Companies that have experienced data breaches often wonder the same thing—“How were the hackers able to move through my environment for that long without being detected?” The “detection deficit” has been growing steadily over the years as threat actors have improved their ability to stay hidden within organizations networks. Studies have shown anywhere from 3-8 months before a breach is detected and many times the breach is found by a 3rd party. Catching and indicting the actors behind most APT attacks can be very complicated for a number of different reasons.
The most successful lateral movement campaigns involve teams of Advanced Persistent Threat actors. Advanced due to their zero-day attacks, Persistent because the hackers are motivated, and they pose a Threat to organizations globally with their advanced skill set. Think of these APT teams like you would think of most criminal organizations. There is an organized approach to crime with an emphasis on anonymity. Orders are passed along from the top down, and extraditing the heads of each operation is very difficult, especially when they reside in foreign countries. The reality is that many politically-enthused APT groups are often backed by governments who are not willing to cooperate with policies that don’t align with their own motives. Even if a URL address used during a criminal campaign can be traced back to a certain geolocation, the DNS and IP services that registered the URL are usually not willing to cooperate with outside law enforcement agencies due to their cooperation with their own governments. This allows state-sponsored hackers to continue carrying out malicious activity with impunity. The low risk-high reward atmosphere enables them to constantly learn from previous mistakes and improve the stealth of each operation.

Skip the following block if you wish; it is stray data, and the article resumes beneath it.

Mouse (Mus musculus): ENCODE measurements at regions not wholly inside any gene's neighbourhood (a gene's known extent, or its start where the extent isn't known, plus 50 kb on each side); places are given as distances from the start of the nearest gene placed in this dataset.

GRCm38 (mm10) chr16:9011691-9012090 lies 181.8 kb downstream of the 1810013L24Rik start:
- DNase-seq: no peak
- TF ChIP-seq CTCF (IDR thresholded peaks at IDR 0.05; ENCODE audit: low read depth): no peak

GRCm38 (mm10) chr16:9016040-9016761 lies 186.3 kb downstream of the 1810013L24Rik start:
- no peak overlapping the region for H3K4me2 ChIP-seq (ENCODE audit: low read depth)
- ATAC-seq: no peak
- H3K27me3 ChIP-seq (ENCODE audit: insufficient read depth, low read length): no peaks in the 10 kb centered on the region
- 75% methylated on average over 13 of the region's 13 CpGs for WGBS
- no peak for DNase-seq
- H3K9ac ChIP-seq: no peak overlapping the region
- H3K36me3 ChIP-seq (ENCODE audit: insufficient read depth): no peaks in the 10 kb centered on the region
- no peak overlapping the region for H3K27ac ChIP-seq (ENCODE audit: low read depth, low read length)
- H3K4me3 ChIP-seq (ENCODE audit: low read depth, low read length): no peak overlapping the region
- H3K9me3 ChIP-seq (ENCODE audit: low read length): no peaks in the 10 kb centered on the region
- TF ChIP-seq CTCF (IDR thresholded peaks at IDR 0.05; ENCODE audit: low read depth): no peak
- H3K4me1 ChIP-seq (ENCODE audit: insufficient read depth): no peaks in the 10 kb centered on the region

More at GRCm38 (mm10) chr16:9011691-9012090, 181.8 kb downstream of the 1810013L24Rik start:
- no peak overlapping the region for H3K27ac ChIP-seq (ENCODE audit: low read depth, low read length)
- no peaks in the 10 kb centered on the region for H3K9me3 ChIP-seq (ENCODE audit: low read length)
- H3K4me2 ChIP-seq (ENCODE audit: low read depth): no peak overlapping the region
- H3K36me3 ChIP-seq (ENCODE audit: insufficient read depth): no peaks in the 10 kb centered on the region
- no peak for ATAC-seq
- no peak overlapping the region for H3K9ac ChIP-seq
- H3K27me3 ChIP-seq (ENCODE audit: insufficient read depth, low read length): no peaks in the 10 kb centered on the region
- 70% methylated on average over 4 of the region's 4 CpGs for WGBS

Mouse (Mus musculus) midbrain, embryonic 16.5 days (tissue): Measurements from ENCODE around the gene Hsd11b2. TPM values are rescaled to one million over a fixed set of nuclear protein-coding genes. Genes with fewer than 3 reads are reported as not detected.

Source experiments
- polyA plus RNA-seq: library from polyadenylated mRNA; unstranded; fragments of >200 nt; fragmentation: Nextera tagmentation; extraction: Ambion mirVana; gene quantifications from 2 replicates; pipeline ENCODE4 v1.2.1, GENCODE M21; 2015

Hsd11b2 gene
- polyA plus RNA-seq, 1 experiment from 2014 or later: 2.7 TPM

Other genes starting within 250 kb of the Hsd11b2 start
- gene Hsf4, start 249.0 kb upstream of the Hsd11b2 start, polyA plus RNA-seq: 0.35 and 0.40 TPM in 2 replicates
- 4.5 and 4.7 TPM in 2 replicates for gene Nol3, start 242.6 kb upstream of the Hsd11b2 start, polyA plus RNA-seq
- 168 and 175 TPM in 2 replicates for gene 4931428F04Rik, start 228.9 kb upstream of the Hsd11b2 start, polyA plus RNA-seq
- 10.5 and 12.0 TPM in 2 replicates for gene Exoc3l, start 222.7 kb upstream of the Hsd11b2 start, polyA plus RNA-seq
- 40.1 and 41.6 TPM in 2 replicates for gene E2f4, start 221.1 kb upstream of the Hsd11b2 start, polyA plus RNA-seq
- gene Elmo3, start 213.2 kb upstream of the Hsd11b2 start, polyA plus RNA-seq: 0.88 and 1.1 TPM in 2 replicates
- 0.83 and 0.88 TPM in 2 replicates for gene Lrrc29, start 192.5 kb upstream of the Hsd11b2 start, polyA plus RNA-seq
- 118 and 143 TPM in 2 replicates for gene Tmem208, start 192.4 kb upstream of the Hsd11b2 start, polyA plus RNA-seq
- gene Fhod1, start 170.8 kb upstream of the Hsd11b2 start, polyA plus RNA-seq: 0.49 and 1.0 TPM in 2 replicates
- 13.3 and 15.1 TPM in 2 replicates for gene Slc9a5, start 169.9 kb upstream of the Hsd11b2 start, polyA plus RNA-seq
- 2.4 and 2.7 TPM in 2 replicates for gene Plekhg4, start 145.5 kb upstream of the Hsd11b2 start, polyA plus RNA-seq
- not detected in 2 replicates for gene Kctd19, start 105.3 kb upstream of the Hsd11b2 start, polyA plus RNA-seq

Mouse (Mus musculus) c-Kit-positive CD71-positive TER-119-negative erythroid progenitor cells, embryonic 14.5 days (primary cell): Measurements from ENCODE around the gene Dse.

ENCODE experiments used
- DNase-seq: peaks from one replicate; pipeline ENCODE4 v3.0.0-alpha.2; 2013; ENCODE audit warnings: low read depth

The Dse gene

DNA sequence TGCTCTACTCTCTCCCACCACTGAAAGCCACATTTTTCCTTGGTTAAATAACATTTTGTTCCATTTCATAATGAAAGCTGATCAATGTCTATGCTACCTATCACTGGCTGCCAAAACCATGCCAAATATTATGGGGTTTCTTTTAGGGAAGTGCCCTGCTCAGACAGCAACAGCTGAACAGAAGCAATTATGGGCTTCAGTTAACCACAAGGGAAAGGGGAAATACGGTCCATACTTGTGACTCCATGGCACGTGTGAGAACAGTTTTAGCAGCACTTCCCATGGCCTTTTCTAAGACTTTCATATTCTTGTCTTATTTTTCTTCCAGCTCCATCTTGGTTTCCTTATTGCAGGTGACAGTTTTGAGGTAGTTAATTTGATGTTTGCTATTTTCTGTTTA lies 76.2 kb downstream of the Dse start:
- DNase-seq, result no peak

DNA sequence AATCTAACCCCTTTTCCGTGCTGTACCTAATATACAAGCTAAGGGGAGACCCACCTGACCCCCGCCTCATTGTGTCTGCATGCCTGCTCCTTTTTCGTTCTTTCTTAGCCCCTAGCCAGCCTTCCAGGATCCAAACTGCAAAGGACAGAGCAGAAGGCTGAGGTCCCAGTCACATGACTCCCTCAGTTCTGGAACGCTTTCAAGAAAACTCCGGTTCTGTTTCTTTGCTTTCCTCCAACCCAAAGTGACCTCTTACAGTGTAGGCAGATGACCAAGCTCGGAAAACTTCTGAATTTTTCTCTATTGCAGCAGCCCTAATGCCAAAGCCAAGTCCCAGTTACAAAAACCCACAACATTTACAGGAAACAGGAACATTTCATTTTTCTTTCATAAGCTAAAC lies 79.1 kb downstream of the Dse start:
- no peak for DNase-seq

It’s important to know that lateral movement is only one part of the APT cycle. In fact there are six stages of a typical Targeted Attack: 1) Intelligence Gathering 2) Point of Entry 3) Command & Control Communication 4) Lateral Movement 5) Asset Discovery and 6) Data Exfiltration. Organized APT groups often divide the workload into different sections of their operations, making each stage unique in the tools and techniques of each group of hackers within the team. Organized Cybercrime Syndicates have been doing this for years, and are just now starting to move the strategy toward cyber. People often get wrapped up in the technical aspect of these types of attacks, but forget to realize the similarities in structure to regular targeted attacks from professional criminal organizations that don’t involve computers. Think of a bank robbery (the old fashioned kind, with a gun and a get-away car). The team is divided into sections according to different skill sets in order to increase the speed and efficiency of the operation. When the strategy is applied to an APT attack it’s even more effective because it decreases the overlap between stages and leaves no connection for a system administrator to detect when analyzing their network after the fact. Each stage in the campaign is important when piecing together the overall goal of the mission, but some stages carry more weight than others.